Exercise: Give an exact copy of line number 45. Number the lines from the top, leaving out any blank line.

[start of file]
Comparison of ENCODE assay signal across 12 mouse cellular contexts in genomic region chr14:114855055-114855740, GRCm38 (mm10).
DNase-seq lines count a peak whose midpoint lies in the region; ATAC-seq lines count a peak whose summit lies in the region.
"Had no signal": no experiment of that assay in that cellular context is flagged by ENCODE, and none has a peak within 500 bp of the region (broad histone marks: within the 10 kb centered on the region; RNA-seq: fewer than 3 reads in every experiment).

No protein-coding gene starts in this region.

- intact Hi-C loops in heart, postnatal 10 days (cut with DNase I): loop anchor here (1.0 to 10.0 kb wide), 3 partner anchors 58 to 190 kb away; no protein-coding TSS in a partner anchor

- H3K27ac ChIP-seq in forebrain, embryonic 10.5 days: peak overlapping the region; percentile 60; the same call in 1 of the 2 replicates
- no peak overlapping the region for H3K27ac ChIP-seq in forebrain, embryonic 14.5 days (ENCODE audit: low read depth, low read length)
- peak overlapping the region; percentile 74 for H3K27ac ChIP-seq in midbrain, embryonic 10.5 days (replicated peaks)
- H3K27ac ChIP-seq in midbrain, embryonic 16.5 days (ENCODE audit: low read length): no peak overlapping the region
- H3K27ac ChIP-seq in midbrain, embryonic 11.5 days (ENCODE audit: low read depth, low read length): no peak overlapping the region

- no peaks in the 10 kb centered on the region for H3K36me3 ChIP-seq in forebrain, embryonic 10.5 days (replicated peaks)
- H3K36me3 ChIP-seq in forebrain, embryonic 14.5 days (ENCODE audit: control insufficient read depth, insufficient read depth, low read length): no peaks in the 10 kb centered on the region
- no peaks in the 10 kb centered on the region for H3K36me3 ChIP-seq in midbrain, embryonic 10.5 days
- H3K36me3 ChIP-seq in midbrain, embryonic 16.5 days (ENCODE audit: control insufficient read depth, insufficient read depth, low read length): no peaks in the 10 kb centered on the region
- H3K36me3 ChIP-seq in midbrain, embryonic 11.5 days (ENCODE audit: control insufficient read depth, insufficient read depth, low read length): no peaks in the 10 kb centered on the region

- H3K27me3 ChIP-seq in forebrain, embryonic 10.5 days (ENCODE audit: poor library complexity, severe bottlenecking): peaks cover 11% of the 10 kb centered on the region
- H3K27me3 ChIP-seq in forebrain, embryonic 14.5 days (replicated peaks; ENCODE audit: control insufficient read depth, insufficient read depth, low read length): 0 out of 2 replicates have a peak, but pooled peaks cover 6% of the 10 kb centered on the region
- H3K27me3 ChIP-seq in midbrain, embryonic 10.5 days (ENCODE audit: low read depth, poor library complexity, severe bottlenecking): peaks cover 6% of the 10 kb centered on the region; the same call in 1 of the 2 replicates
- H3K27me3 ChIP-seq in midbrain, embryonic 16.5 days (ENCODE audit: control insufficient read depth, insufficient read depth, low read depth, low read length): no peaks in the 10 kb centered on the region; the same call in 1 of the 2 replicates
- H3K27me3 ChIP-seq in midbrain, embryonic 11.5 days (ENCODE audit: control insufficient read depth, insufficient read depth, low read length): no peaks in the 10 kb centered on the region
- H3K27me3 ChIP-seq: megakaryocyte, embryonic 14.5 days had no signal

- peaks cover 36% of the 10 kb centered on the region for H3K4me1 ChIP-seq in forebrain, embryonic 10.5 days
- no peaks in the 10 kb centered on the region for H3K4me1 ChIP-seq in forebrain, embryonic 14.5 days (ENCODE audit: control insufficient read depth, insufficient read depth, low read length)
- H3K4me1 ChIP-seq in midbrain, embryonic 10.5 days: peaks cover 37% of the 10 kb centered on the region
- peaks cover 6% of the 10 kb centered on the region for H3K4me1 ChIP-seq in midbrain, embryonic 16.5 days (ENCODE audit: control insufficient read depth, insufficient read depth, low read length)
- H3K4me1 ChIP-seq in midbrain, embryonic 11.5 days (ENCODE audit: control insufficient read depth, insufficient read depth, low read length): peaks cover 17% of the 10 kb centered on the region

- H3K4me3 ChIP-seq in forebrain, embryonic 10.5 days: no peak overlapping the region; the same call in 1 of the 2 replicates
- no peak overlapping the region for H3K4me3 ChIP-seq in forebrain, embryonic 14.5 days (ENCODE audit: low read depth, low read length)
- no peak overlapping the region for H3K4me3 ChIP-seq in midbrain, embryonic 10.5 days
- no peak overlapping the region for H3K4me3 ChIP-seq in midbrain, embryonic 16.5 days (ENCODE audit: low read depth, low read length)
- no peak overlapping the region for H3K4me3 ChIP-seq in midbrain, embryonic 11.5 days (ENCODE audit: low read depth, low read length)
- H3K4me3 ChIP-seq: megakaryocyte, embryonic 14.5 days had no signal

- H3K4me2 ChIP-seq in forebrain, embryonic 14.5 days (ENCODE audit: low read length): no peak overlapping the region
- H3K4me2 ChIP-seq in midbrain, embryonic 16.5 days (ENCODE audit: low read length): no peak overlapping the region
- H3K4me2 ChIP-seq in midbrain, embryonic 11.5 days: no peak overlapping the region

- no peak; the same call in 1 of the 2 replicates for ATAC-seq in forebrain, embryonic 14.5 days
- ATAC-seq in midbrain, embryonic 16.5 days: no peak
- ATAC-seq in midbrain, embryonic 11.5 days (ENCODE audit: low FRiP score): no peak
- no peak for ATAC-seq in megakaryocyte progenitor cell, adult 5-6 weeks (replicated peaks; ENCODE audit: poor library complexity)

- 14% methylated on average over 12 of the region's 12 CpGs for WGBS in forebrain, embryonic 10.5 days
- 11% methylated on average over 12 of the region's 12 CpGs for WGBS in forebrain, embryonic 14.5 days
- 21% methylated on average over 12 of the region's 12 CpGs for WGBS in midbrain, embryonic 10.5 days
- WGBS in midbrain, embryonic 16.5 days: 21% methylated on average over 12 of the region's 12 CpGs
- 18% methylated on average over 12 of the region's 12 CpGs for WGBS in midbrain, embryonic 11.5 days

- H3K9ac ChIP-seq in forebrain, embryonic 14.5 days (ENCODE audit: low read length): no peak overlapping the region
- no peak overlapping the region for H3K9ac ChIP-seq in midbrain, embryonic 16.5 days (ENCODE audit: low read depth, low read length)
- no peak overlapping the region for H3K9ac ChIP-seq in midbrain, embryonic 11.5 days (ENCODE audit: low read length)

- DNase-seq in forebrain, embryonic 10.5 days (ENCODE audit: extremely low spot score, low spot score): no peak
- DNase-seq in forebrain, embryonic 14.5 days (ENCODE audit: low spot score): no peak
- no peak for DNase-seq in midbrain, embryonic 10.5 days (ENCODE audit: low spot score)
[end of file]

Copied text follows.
- H3K9ac ChIP-seq in forebrain, embryonic 14.5 days (ENCODE audit: low read length): no peak overlapping the region